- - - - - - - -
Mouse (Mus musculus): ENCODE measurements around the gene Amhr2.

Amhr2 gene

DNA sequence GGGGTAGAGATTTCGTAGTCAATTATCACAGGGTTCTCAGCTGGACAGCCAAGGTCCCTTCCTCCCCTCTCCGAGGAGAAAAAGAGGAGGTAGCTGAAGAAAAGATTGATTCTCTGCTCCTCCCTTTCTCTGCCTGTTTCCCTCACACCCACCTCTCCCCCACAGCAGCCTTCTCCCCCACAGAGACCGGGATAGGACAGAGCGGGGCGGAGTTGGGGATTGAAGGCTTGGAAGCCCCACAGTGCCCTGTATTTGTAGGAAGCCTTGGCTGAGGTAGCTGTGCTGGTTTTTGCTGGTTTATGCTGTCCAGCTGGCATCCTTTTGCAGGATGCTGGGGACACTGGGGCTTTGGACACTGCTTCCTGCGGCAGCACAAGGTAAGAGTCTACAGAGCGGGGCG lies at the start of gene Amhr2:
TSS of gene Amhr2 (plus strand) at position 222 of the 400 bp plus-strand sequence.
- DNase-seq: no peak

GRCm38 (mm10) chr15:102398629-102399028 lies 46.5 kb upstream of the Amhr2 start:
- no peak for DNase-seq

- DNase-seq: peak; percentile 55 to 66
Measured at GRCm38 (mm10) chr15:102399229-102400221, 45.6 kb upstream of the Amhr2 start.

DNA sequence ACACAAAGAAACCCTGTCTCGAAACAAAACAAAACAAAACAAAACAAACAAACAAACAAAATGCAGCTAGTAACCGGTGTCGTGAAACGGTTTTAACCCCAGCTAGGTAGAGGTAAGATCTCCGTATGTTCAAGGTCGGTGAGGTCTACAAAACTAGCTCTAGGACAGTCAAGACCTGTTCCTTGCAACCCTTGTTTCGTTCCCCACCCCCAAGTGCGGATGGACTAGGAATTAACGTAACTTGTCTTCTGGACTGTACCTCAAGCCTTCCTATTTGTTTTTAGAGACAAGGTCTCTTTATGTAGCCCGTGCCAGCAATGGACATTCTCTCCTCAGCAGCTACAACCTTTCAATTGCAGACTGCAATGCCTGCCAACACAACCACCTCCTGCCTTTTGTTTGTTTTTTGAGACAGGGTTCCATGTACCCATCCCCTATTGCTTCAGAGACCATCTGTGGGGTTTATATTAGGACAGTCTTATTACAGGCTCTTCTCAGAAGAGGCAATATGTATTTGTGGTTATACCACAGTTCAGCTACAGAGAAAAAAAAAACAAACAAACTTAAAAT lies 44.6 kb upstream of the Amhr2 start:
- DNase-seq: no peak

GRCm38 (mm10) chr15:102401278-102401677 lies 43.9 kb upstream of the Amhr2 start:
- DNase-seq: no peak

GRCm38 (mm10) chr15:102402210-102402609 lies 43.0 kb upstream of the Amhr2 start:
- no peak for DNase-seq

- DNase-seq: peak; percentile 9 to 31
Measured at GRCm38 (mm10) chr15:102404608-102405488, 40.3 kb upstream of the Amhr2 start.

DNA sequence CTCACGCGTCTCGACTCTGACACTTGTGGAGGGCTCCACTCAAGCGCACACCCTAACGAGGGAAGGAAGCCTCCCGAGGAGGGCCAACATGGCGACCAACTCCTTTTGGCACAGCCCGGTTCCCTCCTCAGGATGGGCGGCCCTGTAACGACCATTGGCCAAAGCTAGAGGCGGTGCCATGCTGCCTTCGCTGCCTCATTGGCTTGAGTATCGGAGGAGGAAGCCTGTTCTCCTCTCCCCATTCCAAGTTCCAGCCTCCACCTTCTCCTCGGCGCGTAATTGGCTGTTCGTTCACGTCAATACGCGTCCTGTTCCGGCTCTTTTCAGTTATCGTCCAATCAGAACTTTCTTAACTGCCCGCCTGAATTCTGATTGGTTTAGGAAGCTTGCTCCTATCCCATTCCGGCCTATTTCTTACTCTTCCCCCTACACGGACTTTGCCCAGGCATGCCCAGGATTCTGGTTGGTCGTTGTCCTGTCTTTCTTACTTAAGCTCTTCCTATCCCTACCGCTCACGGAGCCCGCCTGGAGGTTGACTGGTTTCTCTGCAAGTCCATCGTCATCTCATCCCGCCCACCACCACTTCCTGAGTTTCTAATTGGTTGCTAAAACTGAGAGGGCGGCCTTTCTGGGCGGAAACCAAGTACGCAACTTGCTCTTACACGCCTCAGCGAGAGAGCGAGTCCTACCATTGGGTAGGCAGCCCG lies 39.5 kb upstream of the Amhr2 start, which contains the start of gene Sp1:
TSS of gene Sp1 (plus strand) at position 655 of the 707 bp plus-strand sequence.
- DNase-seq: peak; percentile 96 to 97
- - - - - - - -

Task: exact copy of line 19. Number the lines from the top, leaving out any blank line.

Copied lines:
TSS of gene Sp1 (plus strand) at position 655 of the 707 bp plus-strand sequence.